7.        City of York Council had a policy of recording additional information on the extent of the highway, including local widths, not just the highway’s status along its centreline. City of York Council therefore reviewed the data provided by North Yorkshire to clarify the full extent of its adopted highways (length and width). This involved reference to maps and records and site visits. As evidence was gathered, information on the width of the adopted highway was added to maps and records, as shown in Annex A.


8.        The land considered in this report was purchased by the applicant in 2002. It is understood that since the purchase, the applicant planted a large number of trees in the land either side of the metalled lane. The applicant made several attempts to gain clarification on the extent of the adopted highway either side of the lane. Unfortunately, the information obtained from North Yorkshire County Council and City of York Council was not consistent.


9.        In 2014, City of York Council decided in principle to progress an application to stop up areas of the verge off Scoreby Lane. The decision was taken by City of York’s Interim Director of City and Environmental Services, in consultation with the Cabinet Member for Transport, and at the request of the landowner. The Director “agreed subject to the adjacent property owners submitting an application under Section 117 Highways Act 1980 to the Council to request the ‘stopping up’ of said highway and confirming they will fund all the legal work required, to process the stopping up via S116 of the Highways Act 1980, give approval to initiate the legal process to remove the highway rights from Scoreby Lane except for the existing carriageway and 1m of verge either side”. The decision also noted that: “Bearing in mind the unusually wide expanse of what is believed to be highway, the very few properties reached from Scoreby Lane and the fact that it is not a through route for vehicles it is thought reasonable to conclude that the highway rights could be reduced to the carriageway and a narrow verge”. The decision and supporting documents are available here:


10.    The legal advice presented in the 2014 report noted that when considering whether to make an application to stop up a highway, the Highway Authority should consider any objections it receives during the consultation on the application. The advice was that, if, on the balance of evidence, the Highway Authority cannot demonstrate to the Magistrates' Court that the highway is "unnecessary", as required under Section 116(1) of the Highways Act, the application should not progress.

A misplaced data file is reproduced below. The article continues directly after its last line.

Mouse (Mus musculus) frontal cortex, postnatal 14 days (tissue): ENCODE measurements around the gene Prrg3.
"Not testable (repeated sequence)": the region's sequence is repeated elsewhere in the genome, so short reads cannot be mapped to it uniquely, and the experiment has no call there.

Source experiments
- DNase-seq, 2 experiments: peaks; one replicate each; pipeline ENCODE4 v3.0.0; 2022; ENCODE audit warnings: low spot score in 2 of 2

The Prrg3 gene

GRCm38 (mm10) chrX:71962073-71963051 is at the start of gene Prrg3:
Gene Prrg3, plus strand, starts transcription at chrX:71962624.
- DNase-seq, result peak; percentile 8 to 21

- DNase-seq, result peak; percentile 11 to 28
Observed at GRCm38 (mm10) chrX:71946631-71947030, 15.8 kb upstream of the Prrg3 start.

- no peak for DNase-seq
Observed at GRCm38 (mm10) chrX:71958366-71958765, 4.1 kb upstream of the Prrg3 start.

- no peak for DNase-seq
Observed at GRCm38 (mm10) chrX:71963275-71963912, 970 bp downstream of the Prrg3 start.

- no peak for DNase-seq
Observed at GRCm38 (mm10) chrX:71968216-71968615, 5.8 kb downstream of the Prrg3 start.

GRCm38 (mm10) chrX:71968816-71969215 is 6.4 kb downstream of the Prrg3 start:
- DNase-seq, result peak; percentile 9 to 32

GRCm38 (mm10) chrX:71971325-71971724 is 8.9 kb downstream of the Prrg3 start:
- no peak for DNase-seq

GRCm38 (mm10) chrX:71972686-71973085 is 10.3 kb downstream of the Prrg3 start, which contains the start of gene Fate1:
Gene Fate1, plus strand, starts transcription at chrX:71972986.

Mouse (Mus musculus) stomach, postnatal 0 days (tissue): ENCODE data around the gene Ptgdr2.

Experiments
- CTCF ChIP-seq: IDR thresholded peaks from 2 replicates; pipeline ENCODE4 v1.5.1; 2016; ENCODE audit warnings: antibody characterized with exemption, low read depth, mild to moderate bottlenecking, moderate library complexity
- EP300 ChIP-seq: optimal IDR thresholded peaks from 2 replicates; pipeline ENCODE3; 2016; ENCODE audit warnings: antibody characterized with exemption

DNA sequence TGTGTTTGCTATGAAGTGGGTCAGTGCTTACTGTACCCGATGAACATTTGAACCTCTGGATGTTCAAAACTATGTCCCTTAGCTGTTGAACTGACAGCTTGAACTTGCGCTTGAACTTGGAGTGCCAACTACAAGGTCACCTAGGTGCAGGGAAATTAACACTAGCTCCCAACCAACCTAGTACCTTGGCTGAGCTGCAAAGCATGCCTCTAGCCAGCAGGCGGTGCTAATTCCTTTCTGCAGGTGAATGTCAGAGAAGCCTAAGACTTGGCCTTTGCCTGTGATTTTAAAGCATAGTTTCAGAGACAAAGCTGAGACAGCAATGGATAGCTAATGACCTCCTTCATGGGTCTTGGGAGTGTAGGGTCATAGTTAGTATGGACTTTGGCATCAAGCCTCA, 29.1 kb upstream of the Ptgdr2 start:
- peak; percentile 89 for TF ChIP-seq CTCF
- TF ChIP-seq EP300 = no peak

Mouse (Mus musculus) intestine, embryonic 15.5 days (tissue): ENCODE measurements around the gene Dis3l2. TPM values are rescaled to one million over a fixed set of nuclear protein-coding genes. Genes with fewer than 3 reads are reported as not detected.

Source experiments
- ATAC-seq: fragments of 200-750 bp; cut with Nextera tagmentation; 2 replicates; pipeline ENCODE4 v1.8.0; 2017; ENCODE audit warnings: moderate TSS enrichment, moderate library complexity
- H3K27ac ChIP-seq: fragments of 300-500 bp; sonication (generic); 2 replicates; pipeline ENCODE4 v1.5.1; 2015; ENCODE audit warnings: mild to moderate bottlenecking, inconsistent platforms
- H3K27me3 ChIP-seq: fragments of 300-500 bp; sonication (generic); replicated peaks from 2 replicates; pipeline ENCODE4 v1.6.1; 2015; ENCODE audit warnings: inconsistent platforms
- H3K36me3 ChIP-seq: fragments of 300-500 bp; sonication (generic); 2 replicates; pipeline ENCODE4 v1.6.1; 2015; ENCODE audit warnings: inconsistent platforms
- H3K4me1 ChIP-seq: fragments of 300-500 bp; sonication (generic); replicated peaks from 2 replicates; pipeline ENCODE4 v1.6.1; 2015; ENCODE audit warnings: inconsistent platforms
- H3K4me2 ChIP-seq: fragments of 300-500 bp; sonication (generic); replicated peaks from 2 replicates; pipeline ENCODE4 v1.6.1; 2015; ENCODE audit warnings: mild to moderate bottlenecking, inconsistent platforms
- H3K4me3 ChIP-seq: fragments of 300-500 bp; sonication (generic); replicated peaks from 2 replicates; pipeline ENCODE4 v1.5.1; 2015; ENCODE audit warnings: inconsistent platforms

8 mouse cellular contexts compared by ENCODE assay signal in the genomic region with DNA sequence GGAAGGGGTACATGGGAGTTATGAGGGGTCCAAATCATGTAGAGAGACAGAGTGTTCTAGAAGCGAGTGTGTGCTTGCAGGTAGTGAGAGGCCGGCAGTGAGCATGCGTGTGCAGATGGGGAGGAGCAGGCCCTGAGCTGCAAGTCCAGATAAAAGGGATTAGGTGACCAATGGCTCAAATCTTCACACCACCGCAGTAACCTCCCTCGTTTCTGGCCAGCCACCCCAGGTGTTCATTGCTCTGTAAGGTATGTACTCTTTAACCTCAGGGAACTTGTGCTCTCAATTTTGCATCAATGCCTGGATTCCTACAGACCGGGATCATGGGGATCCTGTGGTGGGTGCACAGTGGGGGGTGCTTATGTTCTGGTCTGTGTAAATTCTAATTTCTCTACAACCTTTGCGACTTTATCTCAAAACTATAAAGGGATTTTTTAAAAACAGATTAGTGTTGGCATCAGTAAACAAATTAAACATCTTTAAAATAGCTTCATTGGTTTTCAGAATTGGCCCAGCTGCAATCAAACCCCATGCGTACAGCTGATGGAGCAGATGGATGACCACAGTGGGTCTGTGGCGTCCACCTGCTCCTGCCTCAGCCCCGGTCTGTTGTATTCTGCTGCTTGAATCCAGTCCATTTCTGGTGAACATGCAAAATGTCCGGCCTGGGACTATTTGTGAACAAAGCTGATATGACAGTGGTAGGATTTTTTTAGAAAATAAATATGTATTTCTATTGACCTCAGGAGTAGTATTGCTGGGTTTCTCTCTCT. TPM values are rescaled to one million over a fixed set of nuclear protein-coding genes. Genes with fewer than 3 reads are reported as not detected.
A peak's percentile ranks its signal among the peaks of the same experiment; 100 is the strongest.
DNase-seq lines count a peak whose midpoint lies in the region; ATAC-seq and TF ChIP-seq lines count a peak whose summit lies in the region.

11.    The responses to the consultation raised some concerns with the proposed stopping up application as drafted following the 2014 decision (see Annex B for a review of objections previously received). The Highway Authority therefore decided not to proceed with the application to the Magistrate’s Court. The revised application considered in this report proposes to retain a wider area of the verge to the west of the lane as adopted highway (2m proposed, with a wider area in the bend, increased from 1m in the previous proposals – see Annex A). Officers therefore consider that the revised proposal addresses most of the concerns raised during the previous consultation.





12.    Section 116 of the Highways Act 1980 requires the following stakeholders to be formally consulted on stopping up proposals (through notices):

a.   the owners and occupiers of all lands adjoining the highway;

b.   any statutory undertakers having apparatus under, in, upon, over, along or across the highway; and

c.   the parish council.

The Act requires notices to be displayed in a prominent position at the ends of the highway before an application is made to the Magistrates Court. Notices must also be displayed in the London Gazette and at least one local newspaper prior to making an application. 


13.    As previously noted, a statutory consultation process took place following the 2014 decision in principle. There were no objections from the statutory undertakers that could not be resolved, but issues were raised by other stakeholders. These objections are summarised in Annex B, which also includes a review of these objections in light of the revised proposals. It is the view of the Highway Authority that the revised proposals, providing the retention of a wider adopted verge area, seem to address most of the concerns expressed through the previous consultation process.